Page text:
Posted by Larry Hoover on March 27, 2005, at 7:21:58
In reply to Re: A new twist--eating salmon often..., posted by carolineh on March 27, 2005, at 2:01:31
> As I have reported earlier, I know high levels of Omega 3s have alleviated others' depression, but I have been frustrated that it has not worked for me. So I have decided to go to "the real thing"--since I read that the average portion of salmon contains 2 grams of omega 3s, I have decided to eat salmon as often as possible--every day if I can do it.
There's a lot more to whole fish than the fish oils therein. Experiments have demonstrated that fish protein has a differential psychological impact than does an amino-acid equivalent protein ration based on soy. Although the "standard wisdom" is that one protein source is equivalent to any other (if balanced for essential aminos), there is a growing body of evidence that is not the case. Moreover, fish are an excellent source of DMAE, which is touted to have antidepressant properties.
In all cases, I would support eating fish over using fish oil, except when really high omega-3 fatty acid intake levels are indicated. You can only eat so much fish.
> I like salmon a lot, and I know in earlier days when I ate a lot of salmon I felt better, but I was doing a lot of other good-for-you things, too, and well, there were other circumstances that may have been responsible for my feeling of well-being.
> so I'll let you know how it goes...
> btw, Lar, many MDs would disagree with you that the average diet is not deficient in Omega 6s. Although many experts are off their rockers, I would caution you not to get carried away with your expertise. Just my thinking.
I would hope that you would not resort to personal commentary about my internal experiences. My opinion is my opinion. I do not get carried away.
I welcome debate. The most important pieces of learning are when one is in error, and evidence comes to show that. I like to be wrong.
That said, with respect to omega 6 fatty acids.....
In other posts on this page, you will see cases where I have differentiated among the omega 6 fatty acids, particularly those with 18 carbons in their skeleton. Omega 6 fats are not substitutable, one for another. Dietary intake of linoleic acid, all from vegetable oil sources, has increased by up to a factor of 10000, all in the last century. Other than olive oil, and some very minor vegetable oils generally used for flavouring, vegetable oil was simply not in existence a century ago. It arose as the result of the food processing industry.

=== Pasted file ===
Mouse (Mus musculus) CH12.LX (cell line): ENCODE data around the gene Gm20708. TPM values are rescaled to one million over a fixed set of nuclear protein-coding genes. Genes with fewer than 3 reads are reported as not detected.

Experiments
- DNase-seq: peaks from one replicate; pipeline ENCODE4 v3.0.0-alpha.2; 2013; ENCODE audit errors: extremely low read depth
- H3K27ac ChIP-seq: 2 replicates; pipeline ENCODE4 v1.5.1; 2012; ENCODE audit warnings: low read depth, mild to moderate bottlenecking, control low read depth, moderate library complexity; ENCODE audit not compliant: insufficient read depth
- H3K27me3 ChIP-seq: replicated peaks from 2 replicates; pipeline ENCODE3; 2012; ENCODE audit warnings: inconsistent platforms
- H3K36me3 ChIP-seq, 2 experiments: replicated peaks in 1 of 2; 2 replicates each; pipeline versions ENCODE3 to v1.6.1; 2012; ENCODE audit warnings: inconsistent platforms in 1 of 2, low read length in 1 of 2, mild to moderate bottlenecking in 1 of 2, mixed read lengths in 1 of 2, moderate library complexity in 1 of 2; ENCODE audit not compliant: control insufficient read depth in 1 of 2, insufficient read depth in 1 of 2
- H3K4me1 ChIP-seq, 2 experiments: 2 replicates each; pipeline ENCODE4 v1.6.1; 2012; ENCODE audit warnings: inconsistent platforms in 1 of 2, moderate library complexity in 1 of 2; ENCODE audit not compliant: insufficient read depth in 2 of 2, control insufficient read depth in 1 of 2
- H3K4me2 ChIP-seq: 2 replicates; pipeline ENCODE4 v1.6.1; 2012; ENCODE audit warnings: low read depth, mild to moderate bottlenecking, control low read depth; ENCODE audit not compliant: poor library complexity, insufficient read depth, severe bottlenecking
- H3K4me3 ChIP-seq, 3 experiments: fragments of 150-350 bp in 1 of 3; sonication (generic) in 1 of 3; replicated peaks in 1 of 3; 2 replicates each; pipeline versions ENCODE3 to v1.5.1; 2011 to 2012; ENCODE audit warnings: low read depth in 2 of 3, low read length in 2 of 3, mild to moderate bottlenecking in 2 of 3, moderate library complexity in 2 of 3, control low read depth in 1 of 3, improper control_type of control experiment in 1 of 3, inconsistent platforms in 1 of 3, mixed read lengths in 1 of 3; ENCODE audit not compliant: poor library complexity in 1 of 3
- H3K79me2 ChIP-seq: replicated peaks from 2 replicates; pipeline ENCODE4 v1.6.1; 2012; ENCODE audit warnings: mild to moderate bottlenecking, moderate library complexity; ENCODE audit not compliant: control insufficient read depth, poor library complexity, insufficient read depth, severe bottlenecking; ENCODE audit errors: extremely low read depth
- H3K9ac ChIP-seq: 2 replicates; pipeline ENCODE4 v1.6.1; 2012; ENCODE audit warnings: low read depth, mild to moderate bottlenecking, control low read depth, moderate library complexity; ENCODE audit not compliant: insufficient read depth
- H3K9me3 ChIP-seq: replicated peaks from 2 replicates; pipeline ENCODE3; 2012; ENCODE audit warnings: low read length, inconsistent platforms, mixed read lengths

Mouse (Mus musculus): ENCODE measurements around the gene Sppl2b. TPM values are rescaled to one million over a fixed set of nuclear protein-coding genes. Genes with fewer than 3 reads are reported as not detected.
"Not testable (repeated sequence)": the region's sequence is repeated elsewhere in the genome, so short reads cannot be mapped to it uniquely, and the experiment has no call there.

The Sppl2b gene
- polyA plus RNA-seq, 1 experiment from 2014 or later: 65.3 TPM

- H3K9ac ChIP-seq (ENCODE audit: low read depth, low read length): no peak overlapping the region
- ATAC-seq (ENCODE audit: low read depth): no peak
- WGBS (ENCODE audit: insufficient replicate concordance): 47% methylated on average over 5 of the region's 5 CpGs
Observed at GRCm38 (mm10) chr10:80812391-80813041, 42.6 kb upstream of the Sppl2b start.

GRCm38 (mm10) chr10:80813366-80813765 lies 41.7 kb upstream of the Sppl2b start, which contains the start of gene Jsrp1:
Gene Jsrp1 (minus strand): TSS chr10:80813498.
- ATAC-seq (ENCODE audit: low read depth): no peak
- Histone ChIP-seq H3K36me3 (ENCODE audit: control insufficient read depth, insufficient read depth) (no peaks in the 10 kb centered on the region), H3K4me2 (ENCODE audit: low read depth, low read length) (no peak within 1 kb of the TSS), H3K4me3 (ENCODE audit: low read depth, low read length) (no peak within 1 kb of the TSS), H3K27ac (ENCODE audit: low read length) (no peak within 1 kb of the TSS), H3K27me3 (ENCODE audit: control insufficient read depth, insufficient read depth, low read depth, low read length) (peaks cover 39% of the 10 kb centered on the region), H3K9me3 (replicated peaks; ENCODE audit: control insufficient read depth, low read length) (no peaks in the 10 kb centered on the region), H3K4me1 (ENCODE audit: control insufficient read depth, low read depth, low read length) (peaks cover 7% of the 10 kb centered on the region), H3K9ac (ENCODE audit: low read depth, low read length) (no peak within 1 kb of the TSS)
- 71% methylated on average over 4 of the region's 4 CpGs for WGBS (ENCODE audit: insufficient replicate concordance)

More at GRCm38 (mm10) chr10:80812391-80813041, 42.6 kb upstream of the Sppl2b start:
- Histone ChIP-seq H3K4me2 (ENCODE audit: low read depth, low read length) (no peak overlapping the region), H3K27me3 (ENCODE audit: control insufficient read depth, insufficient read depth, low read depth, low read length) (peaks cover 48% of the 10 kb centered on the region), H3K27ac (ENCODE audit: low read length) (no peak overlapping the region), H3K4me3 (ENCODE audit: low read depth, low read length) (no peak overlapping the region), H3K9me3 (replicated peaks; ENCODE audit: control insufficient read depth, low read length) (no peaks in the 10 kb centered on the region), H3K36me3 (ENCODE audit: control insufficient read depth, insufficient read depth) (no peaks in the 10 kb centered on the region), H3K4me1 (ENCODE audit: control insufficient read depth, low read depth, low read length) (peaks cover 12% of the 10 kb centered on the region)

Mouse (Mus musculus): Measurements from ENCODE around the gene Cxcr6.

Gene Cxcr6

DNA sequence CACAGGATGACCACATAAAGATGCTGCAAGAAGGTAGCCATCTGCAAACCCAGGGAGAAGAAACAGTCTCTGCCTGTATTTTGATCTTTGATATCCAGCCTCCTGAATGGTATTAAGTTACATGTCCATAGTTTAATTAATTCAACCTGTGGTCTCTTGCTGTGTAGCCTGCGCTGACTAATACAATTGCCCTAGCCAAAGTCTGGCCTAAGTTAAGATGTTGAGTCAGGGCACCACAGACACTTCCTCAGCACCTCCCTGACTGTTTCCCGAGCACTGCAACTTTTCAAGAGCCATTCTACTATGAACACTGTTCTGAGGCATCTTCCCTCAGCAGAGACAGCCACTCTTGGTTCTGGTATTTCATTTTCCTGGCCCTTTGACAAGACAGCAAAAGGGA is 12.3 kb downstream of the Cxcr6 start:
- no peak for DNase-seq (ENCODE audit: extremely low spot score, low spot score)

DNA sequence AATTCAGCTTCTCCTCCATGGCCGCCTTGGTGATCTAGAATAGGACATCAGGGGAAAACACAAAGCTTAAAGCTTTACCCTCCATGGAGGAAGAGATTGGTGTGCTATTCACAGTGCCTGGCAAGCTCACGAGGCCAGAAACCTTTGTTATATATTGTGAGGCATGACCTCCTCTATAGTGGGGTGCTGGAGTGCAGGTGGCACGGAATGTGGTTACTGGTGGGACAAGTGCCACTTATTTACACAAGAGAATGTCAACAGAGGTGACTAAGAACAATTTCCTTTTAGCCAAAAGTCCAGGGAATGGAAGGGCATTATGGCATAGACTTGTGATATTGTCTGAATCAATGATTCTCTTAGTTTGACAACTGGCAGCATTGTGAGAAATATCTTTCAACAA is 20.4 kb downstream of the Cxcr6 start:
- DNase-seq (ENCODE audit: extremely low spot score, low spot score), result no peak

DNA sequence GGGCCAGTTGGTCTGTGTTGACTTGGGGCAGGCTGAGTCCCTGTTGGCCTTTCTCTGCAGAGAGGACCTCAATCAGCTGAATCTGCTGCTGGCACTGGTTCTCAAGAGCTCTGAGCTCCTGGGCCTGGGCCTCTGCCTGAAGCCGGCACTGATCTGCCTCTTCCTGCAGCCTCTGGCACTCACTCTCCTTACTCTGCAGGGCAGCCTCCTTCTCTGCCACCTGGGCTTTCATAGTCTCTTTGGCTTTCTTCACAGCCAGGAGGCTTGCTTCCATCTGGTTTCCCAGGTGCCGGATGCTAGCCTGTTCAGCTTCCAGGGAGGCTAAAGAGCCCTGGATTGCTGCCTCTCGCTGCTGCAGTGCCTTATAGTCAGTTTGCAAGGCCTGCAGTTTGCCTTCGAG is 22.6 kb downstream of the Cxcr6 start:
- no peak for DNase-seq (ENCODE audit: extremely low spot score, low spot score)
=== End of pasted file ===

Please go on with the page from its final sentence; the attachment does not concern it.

Prior to 1900, the only oils commonly used in the household were sourced from animals. Lard, in particular. Animal fat is a poor source of linoleic acid, unless the animals have been fattened on grain. (Even then, the amounts are not huge.) But, guess what? Grain finishing of animals before slaughter, and grain rations for swine, are also artefacts of the 20th century. Once again, we have a modern change, part of the new industrial food processing paradigm.
The thing is, humans did not ever, throughout all prior periods in our evolution, we did not ever have such abundant sources of linoleic acid. Vegetable oils, really just food extracts, did not exist. They flood and overflow the capacity of our enzymes. We cannot manage this onslaught, from a physiological perspective.
That leads me to consider another eighteen carbon omega 6 fatty acid, gammalinolenic acid. The flood of linoleic acid disrupts our ability to utilize this fatty acid, virtually wiping it away. We now need to supplement with GLA sources, to try and compete on a more level playing field. Moreover, to make that intervention more effective, we have to purposefully ingest more omega 3 fatty acids. We shouldn't *have to* do that, but the "modern diet", i.e. industrial food products, forces us to make those accomodations.
If your argument was with respect to GLA, then I hope this clarifies my position.
I have studied the writings and research of fatty acid experts, medical doctors who have taken up this isolated aspect of physiology, to make it their life's work. I do not come to my opinions lightly, as I have also studied the evidence upon which they rely. I concur with their findings.
I did not hold myself as an expert. I hold myself out to be informed. I would be only too happy to be shown to be in error, as I said in my introduction. However, the misinformed opinions of a few doctors is not enough to sway me.
I have come to realize that much of the "evidence" upon which the public presentation of nutritional guidance is based is false, or nonexistent. The food pyramid is actually a myth, for example. It has no basis in fact. No supporting evidence of any kind. And yet, it is promoted far and wide as a basis for healthy eating. As a result, we have an epidemic of obesity. This is not a portion SIZE epidemic, it is a portion TYPE epidemic.
And so on.
If you wish to debate any issues with me, I promise that I will not take it personally. Please don't start off that way.